Origin of extemporaneous
Examples from the Web for extemporaneous
But extemporaneous speech is not his strongest suit; Kanye expresses himself much better creatively than he does in conversation.
It, of course, depended a good deal on the extemporaneous affidavit qualifications of the applicant.Remarks|Bill Nye
I understand: Robineau had ordered an extemporaneous reception—that his people should surprise him with cries of Vive monseigneur!The White House (Novels of Paul de Kock Volume XII)|Charles Paul de Kock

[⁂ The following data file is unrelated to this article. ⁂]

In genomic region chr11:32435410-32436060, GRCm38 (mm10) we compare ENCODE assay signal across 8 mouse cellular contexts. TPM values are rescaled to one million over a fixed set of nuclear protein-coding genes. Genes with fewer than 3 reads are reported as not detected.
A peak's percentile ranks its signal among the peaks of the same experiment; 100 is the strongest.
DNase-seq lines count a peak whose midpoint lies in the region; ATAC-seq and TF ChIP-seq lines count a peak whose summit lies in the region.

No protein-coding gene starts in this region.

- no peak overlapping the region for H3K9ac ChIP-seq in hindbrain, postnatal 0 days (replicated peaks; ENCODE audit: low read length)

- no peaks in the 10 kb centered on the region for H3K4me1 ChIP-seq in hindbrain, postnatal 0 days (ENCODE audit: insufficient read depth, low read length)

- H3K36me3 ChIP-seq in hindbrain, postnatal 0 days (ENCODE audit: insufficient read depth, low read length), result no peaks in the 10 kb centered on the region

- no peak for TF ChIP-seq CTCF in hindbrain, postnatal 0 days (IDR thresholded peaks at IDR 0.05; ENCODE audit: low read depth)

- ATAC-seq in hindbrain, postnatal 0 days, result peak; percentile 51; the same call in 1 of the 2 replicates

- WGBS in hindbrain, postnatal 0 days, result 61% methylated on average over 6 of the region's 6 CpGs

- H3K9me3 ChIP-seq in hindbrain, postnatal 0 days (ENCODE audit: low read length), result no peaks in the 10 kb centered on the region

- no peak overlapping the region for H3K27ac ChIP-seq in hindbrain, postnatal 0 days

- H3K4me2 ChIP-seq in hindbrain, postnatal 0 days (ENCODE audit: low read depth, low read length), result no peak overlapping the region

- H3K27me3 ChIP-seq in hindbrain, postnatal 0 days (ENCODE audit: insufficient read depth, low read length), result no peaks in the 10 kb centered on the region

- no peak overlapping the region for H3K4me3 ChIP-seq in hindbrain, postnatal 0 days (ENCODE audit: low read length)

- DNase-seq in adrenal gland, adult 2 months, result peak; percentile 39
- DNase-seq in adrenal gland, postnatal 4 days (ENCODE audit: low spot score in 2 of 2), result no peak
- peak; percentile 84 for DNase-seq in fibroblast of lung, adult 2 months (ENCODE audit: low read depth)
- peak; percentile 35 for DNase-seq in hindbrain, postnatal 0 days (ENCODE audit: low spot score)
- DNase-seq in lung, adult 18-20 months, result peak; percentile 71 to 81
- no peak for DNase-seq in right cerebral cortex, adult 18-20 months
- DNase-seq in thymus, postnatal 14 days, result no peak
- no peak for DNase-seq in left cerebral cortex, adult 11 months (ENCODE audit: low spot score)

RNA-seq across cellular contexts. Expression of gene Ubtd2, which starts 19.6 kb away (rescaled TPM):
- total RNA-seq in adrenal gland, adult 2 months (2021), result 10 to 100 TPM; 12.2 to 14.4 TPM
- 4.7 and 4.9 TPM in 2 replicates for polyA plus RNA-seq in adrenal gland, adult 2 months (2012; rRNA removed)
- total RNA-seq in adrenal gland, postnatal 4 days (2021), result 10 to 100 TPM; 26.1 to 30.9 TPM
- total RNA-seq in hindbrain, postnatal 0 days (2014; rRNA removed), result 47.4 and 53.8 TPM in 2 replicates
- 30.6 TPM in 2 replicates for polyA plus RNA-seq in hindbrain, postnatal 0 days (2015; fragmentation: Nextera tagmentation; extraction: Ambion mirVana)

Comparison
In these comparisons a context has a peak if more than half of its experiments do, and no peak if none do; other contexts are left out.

They were usually in the Saturnian metre and took the form of a dialogue, consisting of an interchange of extemporaneous raillery.
British Dictionary definitions for extemporaneous
extemporary (ɪkˈstɛmpərərɪ, -prərɪ)
Word Origin and History for extemporaneous
1650s (earlier extemporal, 1560s), from Medieval Latin extemporaneus, from Latin ex tempore (see extempore). Related: Extemporaneously.